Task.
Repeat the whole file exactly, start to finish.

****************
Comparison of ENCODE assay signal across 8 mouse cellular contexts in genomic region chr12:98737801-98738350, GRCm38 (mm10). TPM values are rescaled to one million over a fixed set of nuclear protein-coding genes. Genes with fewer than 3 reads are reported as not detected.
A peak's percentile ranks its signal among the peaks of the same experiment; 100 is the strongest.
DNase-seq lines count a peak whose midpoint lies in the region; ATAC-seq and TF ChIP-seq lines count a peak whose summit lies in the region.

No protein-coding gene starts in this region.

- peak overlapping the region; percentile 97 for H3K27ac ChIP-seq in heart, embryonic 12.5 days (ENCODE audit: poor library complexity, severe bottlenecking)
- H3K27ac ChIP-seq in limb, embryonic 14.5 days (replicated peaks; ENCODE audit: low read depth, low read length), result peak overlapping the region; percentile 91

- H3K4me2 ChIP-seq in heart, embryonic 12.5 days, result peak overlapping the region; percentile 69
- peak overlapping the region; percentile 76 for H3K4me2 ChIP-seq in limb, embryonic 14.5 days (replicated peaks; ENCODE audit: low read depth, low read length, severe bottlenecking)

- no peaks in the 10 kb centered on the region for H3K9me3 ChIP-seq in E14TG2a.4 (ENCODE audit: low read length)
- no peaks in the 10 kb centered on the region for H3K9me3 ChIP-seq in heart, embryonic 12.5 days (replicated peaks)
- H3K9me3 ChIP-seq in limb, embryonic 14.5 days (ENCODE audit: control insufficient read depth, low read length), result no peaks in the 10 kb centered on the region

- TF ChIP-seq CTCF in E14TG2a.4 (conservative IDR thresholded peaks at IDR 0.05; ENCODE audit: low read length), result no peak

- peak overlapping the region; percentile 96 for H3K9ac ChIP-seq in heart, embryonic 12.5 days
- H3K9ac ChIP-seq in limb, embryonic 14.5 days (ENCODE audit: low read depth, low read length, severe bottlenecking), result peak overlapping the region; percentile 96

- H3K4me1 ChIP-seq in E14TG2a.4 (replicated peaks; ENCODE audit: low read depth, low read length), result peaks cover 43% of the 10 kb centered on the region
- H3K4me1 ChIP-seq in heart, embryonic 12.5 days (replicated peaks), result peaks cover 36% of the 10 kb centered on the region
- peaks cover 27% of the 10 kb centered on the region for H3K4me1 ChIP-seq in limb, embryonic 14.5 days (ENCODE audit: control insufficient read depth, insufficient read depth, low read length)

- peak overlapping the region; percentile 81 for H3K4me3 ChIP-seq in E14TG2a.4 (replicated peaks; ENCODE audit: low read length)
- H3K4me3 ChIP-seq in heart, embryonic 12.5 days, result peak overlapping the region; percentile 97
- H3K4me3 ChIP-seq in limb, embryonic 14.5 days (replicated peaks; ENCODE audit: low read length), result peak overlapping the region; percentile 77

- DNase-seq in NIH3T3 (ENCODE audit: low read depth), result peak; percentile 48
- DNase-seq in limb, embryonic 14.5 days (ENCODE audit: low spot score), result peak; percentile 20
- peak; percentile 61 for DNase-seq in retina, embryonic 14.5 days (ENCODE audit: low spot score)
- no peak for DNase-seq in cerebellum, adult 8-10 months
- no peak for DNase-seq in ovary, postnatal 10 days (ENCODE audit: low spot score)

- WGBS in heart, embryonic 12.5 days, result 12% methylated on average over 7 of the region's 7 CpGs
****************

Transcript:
Comparison of ENCODE assay signal across 8 mouse cellular contexts in genomic region chr12:98737801-98738350, GRCm38 (mm10). TPM values are rescaled to one million over a fixed set of nuclear protein-coding genes. Genes with fewer than 3 reads are reported as not detected.
A peak's percentile ranks its signal among the peaks of the same experiment; 100 is the strongest.
DNase-seq lines count a peak whose midpoint lies in the region; ATAC-seq and TF ChIP-seq lines count a peak whose summit lies in the region.

No protein-coding gene starts in this region.

- peak overlapping the region; percentile 97 for H3K27ac ChIP-seq in heart, embryonic 12.5 days (ENCODE audit: poor library complexity, severe bottlenecking)
- H3K27ac ChIP-seq in limb, embryonic 14.5 days (replicated peaks; ENCODE audit: low read depth, low read length), result peak overlapping the region; percentile 91

- H3K4me2 ChIP-seq in heart, embryonic 12.5 days, result peak overlapping the region; percentile 69
- peak overlapping the region; percentile 76 for H3K4me2 ChIP-seq in limb, embryonic 14.5 days (replicated peaks; ENCODE audit: low read depth, low read length, severe bottlenecking)

- no peaks in the 10 kb centered on the region for H3K9me3 ChIP-seq in E14TG2a.4 (ENCODE audit: low read length)
- no peaks in the 10 kb centered on the region for H3K9me3 ChIP-seq in heart, embryonic 12.5 days (replicated peaks)
- H3K9me3 ChIP-seq in limb, embryonic 14.5 days (ENCODE audit: control insufficient read depth, low read length), result no peaks in the 10 kb centered on the region

- TF ChIP-seq CTCF in E14TG2a.4 (conservative IDR thresholded peaks at IDR 0.05; ENCODE audit: low read length), result no peak

- peak overlapping the region; percentile 96 for H3K9ac ChIP-seq in heart, embryonic 12.5 days
- H3K9ac ChIP-seq in limb, embryonic 14.5 days (ENCODE audit: low read depth, low read length, severe bottlenecking), result peak overlapping the region; percentile 96

- H3K4me1 ChIP-seq in E14TG2a.4 (replicated peaks; ENCODE audit: low read depth, low read length), result peaks cover 43% of the 10 kb centered on the region
- H3K4me1 ChIP-seq in heart, embryonic 12.5 days (replicated peaks), result peaks cover 36% of the 10 kb centered on the region
- peaks cover 27% of the 10 kb centered on the region for H3K4me1 ChIP-seq in limb, embryonic 14.5 days (ENCODE audit: control insufficient read depth, insufficient read depth, low read length)

- peak overlapping the region; percentile 81 for H3K4me3 ChIP-seq in E14TG2a.4 (replicated peaks; ENCODE audit: low read length)
- H3K4me3 ChIP-seq in heart, embryonic 12.5 days, result peak overlapping the region; percentile 97
- H3K4me3 ChIP-seq in limb, embryonic 14.5 days (replicated peaks; ENCODE audit: low read length), result peak overlapping the region; percentile 77

- DNase-seq in NIH3T3 (ENCODE audit: low read depth), result peak; percentile 48
- DNase-seq in limb, embryonic 14.5 days (ENCODE audit: low spot score), result peak; percentile 20
- peak; percentile 61 for DNase-seq in retina, embryonic 14.5 days (ENCODE audit: low spot score)
- no peak for DNase-seq in cerebellum, adult 8-10 months
- no peak for DNase-seq in ovary, postnatal 10 days (ENCODE audit: low spot score)

- WGBS in heart, embryonic 12.5 days, result 12% methylated on average over 7 of the region's 7 CpGs